Hand-pruning generally means cutting longer branches rather than shearing off shrub tips to form a shape. “That debris blows into other parts of the property and it’s more debris to put in the landfill,” Johnson points out.

The most notable aspect of the stadium property: “It’s not all balled up,” Johnson says simply. “You can see the textures and colors of the plants.”

For this project, Asset Landscaping also won the Sustainable Maintenance award from the Arizona chapter of the American Society of Landscape Architects (ASLA). “This award was a great honor from another well-respected horticultural association,” Johnson says, relating the importance of professional affiliations.

In fact, Johnson is a certified sustainable landscape management professional–a designation derived from the book, Sustainable Landscape Management by Janet Waibel. Johnson was involved in giving Waibel feedback on the book and recommendations that could be adopted by Arizona ALCA for ways to manage desert landscapes in the state.

From that, a five-hour certification class approved by the state ALCA’s board of directors was implemented. “The class is more about sustainable practices as they relate to landscape maintenance and the reasons why,” Johnson says. “This sets you up to train employees and educate customers about the benefits and methods used.”

And as Johnson knows, this education is critical for gaining buy-in from clients of any caliber.

A matter of mindset. As a board member of Arizona ALCA, Johnson takes the job of promoting sustainable practices seriously. “We need to show professional contractors how to educate their customers,” he says. “Some companies have practiced these methods for years, and some are just learning the benefits.”

Asset Landscaping is somewhat of a pioneer, seeking out relationships to provide sustainable solutions to customers. One important rapport is with the Salt River Project (SLP), which supplies water and electricity to much of the Phoenix area. Asset collaborates with SRP on water conservation programs.

SLP provides technology that is costly for landscape firms to access, such as GPS systems that can probe ground moisture and print detailed charts showing heavily saturated areas vs. dry areas. “They’re teaching us how to take that information and rebalance irrigation systems so they more evenly distribute water,” Johnson shares.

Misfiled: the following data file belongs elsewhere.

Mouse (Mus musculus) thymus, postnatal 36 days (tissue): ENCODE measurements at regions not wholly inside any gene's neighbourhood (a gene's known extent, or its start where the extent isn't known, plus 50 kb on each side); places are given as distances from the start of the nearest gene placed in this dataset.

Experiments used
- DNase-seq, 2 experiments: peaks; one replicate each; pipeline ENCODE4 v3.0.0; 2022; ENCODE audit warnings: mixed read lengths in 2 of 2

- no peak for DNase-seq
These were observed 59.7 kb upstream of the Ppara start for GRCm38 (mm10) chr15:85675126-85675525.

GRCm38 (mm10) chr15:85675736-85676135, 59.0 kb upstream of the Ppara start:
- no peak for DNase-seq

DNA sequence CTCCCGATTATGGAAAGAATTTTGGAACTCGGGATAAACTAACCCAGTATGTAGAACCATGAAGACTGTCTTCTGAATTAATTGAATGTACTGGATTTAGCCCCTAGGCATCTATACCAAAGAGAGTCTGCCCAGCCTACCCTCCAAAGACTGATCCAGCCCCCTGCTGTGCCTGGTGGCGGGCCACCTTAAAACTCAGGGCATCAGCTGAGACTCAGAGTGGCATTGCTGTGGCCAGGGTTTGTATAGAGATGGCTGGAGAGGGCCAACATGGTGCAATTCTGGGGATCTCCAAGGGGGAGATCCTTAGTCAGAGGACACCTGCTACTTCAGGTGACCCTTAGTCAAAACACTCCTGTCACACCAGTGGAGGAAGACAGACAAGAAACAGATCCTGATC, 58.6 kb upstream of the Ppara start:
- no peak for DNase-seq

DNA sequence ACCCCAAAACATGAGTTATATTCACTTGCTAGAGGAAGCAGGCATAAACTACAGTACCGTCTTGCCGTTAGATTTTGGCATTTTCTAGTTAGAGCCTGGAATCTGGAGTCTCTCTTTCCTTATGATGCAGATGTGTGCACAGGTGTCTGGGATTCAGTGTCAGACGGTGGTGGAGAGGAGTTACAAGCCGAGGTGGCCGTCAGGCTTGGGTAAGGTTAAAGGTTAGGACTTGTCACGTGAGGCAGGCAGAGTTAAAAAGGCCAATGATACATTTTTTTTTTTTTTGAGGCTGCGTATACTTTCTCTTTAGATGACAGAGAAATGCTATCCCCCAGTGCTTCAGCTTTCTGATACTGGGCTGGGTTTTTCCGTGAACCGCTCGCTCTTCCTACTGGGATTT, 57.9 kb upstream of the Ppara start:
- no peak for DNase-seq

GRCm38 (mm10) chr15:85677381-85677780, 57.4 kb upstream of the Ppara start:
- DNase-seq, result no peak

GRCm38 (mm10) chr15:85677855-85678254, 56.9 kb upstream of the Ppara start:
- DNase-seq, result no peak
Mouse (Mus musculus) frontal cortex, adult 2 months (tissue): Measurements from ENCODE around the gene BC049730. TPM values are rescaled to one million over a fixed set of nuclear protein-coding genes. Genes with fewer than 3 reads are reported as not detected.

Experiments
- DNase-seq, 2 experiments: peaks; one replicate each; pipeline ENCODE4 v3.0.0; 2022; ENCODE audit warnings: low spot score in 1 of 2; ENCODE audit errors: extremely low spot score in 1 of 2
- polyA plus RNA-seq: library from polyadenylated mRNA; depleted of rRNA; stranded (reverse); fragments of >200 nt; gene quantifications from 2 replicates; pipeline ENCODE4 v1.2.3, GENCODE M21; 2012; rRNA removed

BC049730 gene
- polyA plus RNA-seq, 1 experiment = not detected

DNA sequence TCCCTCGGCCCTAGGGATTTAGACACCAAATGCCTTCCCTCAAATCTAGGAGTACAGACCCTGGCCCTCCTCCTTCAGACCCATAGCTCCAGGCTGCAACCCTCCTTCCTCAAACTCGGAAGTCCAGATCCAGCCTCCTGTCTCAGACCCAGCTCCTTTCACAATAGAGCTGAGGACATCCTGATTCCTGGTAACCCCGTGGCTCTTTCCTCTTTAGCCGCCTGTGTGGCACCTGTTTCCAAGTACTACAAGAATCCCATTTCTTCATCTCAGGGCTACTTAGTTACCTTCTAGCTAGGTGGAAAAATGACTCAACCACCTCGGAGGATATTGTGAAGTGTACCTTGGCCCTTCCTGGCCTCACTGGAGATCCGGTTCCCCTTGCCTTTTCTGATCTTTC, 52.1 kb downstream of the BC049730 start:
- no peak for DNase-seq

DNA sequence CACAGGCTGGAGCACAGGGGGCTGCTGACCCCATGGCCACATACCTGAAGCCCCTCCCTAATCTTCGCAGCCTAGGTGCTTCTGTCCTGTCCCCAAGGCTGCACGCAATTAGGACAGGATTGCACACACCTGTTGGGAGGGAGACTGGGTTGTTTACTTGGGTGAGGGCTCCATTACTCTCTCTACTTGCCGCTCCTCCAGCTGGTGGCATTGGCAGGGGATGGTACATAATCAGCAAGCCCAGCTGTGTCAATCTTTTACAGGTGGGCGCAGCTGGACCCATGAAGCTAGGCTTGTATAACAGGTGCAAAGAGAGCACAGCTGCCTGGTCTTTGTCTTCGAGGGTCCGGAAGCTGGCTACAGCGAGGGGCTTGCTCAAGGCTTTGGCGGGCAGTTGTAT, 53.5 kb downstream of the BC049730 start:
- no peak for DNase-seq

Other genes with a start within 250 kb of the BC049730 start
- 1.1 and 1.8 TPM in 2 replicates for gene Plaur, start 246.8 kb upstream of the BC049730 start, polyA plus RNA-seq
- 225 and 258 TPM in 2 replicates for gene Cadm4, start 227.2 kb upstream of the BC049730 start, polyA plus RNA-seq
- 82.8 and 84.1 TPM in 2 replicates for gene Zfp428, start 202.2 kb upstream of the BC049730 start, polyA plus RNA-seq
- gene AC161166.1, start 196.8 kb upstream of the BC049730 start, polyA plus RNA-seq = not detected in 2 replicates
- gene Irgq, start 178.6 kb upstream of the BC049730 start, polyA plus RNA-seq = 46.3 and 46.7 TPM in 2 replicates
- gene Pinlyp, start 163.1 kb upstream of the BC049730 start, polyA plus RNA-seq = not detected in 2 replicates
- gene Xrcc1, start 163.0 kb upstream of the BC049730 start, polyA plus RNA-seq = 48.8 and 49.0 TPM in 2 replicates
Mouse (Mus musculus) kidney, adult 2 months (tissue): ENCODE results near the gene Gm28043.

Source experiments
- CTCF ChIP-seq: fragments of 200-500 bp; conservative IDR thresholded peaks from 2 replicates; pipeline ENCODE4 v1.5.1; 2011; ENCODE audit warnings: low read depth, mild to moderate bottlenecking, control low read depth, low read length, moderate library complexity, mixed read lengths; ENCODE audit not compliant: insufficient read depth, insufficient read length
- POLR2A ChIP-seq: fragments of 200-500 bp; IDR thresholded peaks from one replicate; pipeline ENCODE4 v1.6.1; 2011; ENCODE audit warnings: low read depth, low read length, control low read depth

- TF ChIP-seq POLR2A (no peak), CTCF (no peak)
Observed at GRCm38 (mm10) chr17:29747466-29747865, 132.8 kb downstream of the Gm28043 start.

In turn, Asset is able to promote and execute SLP’s mission to conserve water. “If you don’t have the landscape companies on board with what’s going on with irrigation, every time companies see [landscapes] dry up their natural reaction in the past has been to turn up the water,” Johnson says. “But that is not a fix. If you have a dry area that means something is wrong with your irrigation system and that needs to be addressed rather than turning up the water everywhere.”

This, too, calls for a client lesson. “You can make a simple repair or adjustment to the system and see better results with less water usage,” Johnson explains to property managers.

With pruning, it’s a matter of shifting clients’ mindsets – and explaining why their shrubs aren’t cut into geometric shapes. Sometimes, signs hung throughout the planned communities Asset maintains will do the trick. “The more calls you can reduce, the easier your job is as a manager,” Johnson points out. “And we try to make property managers’ jobs easier by giving them several methods to communicate to residents, whether giving them access to our Web site, guiding members to our newsletters or posting information on billboards or near mailboxes. That way, people are not surprised and making calls to management saying.”

Once people understand the sustainable methods, they appreciate those techniques, Johnson says. “If people truly want a healthy landscape, it needs to be maintained in a proven manner that uses less power equipment,” he says. “That means using less fuel and emissions – and proper pruning uses less water, which of course, saves money.”